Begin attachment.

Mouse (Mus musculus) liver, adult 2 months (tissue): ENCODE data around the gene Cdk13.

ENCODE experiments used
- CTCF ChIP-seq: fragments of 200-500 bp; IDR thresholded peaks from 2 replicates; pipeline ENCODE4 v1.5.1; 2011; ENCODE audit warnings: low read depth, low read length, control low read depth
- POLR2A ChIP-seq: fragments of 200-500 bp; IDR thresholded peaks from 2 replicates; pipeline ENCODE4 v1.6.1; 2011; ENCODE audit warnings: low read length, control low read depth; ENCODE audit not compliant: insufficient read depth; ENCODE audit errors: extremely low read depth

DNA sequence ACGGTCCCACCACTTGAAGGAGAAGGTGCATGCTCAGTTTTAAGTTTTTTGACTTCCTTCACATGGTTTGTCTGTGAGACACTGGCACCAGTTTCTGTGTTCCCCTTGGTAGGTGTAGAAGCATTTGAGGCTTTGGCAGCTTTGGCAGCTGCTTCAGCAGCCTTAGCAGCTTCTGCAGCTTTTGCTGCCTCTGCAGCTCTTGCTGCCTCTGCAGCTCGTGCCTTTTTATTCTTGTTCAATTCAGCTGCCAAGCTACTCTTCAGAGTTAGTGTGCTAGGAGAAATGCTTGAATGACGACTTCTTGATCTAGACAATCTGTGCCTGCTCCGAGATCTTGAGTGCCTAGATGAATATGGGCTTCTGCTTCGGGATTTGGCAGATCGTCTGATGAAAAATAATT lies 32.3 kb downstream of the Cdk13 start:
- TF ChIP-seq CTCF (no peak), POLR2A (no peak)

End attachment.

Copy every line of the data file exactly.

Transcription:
Mouse (Mus musculus) liver, adult 2 months (tissue): ENCODE data around the gene Cdk13.

ENCODE experiments used
- CTCF ChIP-seq: fragments of 200-500 bp; IDR thresholded peaks from 2 replicates; pipeline ENCODE4 v1.5.1; 2011; ENCODE audit warnings: low read depth, low read length, control low read depth
- POLR2A ChIP-seq: fragments of 200-500 bp; IDR thresholded peaks from 2 replicates; pipeline ENCODE4 v1.6.1; 2011; ENCODE audit warnings: low read length, control low read depth; ENCODE audit not compliant: insufficient read depth; ENCODE audit errors: extremely low read depth

DNA sequence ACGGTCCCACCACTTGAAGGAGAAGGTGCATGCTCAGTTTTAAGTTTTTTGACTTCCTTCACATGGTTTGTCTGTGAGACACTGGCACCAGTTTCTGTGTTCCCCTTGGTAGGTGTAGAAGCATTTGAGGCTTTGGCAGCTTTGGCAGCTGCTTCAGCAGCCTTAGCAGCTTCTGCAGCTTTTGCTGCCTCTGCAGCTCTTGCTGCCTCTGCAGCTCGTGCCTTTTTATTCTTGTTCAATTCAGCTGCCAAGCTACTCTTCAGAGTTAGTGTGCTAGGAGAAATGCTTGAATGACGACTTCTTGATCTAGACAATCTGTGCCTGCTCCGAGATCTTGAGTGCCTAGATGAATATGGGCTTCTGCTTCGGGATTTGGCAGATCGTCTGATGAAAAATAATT lies 32.3 kb downstream of the Cdk13 start:
- TF ChIP-seq CTCF (no peak), POLR2A (no peak)